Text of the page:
It really shines in helping you find the right people that will drive your sales (see How to Identify a Champion), and it enables sales teams to speak a common language and have common messaging. The concept of training the first line managers in advance of the sales reps helps companies to adopt the methodology more consistently.
However, without proper automation, keeping track of MEDDIC with all of your deals ends up involving a lot of Word docs and Excel spreadsheets, but it really gives you an overview of your deals that few methodologies can.
The good news is there is now a MEDDIC app for Salesforce.com let’s you manage all the MEDDIC qualifiers and milestones right within the SF interface.
Pros: Very strong qualifiers. Great for creating a detailed closing plan. Incorporates both messaging and sales process that enables the sales teams to speak one language and have a common messaging. Coach the coaches sessions in advance. Native Salesforce.com app.
Cons: Without an automated tool, tracking can be cumbersome with documentation based on word files and spreadsheets.
Companies who’ve used it: RSA, BMC, Dynamic Ops
Sample Testimonial: “The first year we worked with it, our productivity per sales rep went up by 31%. Last year, we increased productivity another 22%.” – Senior VP of Worldwide Sales and Services, BMC Software
4. Command of the Sale & Command of the Message Framework
Since 2003, the team at GrowthPlay (formerly Force Management) has helped high-tech and software companies significantly exceed their growth expectations.
The key to their success has been in combining sales qualification (Command of the Sale®) with value messaging (Command of the Message® Framework).
This combined approach allows sales teams to better:
- Qualify their pipeline and focus on the right opportunities
- Identify pain points of potential clients & guide the client through validation and decision process.
What we like about Command of the Sale and Command of the Message is that they take reps away from product-focused selling toward a customer-centric approach, identifying needs and supporting the client to move towards a decision.
Command of the Sale and Command of the Message are a good fit for B2B companies selling in the cutting edge, high-tech, software or consulting companies with growth plans.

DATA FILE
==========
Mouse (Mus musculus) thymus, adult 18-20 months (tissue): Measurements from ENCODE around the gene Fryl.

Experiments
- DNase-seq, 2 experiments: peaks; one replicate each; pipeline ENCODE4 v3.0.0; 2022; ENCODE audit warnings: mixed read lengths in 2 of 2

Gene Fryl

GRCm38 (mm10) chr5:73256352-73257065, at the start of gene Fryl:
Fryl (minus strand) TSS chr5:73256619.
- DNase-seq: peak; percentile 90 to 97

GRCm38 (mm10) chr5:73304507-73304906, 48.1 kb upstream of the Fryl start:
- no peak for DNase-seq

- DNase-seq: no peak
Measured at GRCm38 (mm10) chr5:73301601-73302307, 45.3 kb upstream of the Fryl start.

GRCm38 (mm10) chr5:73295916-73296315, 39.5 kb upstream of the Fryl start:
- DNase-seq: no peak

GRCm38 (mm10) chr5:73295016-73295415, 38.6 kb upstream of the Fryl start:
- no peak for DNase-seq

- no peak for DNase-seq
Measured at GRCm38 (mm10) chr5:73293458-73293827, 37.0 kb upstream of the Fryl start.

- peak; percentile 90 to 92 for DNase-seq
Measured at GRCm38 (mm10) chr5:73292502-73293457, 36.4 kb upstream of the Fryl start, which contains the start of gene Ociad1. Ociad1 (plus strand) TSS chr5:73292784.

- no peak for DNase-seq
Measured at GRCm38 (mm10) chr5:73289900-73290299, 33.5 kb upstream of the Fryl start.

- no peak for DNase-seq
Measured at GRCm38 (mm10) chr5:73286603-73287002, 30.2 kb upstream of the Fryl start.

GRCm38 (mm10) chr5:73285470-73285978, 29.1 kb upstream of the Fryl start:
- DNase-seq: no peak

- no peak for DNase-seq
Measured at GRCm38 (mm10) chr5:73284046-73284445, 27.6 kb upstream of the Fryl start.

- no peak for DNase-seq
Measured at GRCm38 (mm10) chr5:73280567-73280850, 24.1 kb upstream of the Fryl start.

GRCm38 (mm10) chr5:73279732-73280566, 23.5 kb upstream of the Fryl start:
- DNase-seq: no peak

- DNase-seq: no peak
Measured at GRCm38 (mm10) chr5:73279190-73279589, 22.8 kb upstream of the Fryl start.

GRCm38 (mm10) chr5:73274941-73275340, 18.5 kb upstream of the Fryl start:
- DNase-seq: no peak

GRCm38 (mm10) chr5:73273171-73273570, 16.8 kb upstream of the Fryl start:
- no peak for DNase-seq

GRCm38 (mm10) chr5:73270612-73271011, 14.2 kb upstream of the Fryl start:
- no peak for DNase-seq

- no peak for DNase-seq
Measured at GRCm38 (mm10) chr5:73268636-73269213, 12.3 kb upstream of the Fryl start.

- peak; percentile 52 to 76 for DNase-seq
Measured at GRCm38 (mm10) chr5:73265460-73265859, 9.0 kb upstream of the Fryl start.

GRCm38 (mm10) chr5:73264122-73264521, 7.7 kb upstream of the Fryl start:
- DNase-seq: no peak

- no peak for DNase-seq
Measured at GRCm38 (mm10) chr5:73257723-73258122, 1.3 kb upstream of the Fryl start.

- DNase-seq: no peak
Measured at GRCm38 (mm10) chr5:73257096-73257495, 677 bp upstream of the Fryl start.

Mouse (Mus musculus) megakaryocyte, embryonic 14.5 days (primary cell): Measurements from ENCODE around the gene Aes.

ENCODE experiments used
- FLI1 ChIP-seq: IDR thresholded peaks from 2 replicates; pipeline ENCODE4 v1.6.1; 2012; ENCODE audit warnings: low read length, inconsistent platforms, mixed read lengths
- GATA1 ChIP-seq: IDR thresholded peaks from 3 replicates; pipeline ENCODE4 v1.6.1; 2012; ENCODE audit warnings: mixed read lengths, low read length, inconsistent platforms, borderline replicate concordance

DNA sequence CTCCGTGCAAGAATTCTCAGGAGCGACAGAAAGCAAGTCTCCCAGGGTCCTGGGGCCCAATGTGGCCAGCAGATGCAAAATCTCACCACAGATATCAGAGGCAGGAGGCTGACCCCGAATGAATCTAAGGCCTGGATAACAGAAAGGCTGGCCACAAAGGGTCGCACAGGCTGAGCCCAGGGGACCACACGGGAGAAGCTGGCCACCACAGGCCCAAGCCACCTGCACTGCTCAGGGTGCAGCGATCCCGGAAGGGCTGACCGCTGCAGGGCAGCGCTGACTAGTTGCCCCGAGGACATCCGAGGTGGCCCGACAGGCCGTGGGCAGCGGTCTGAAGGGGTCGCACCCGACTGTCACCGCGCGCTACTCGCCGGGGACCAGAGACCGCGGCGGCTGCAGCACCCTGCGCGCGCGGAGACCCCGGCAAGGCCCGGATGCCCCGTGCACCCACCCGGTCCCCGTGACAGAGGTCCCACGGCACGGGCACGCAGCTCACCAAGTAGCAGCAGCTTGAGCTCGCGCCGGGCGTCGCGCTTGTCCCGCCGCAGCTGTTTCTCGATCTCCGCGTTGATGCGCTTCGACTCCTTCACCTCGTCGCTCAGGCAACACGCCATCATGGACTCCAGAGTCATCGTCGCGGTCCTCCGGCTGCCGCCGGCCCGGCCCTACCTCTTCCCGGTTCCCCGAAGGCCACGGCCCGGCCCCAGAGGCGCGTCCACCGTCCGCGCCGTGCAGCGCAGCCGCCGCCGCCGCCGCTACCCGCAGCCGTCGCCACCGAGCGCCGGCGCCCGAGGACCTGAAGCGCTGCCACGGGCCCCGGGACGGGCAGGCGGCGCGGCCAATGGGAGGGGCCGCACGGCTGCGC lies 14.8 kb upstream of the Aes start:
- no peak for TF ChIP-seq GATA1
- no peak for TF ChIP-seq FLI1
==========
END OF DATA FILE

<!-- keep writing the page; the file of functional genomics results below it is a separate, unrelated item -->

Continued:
Pros: Easy to adopt. Very company specific. GrowthPlay works out the value-selling approach based on the individual client’s offering. They’re great at drafting into existing processes to leverage what you already have. Think “draft-in” not “rip and replace.”
Cons: Sales teams need to be ready for a transformation initiative, not a one-time training event. Needs executive management sponsorship to drive sustainable change. Doesn’t come with a way to automate the methodology, but can be bolstered by a third-party provider.
Companies who’ve used it: RSA, athenahealth, Medallia, PTC, BMC, Actifio, Fuze, Ellucian
Sample Testimonial: “We achieved a 40% increase in sales of our software and subscription products. Overall, we also had a much higher retention rate of our employees who felt much more motivated. Command of the Message deliverables really helped us drive a meaningful conversation with the customer.” – Paul Cunningham, Senior Vice President and Chief Client Officer, Ellucian
5. The Challenger Sale
The Challenger Sale is considered by many to be the successor to SPIN Selling (Neil Rackham himself, founder of SPIN Selling, said that TCS is “the most important advance in selling for many years“).
Released in 2011, it is a recent but worthy entry into the line-up of sales methodologies (see our summary, The Challenger Sale – A New Way to Drive Growth).
Its concept is that in response to today’s online, educated buyers, the most successful sales reps ‘challenge’ their clients rather than simply uncovering needs and offering a solution.
That is, they actively teach their clients on how to avoid pitfalls within their industry, tailor their message to each decision maker, and aren’t afraid to assert control of each and every sales call.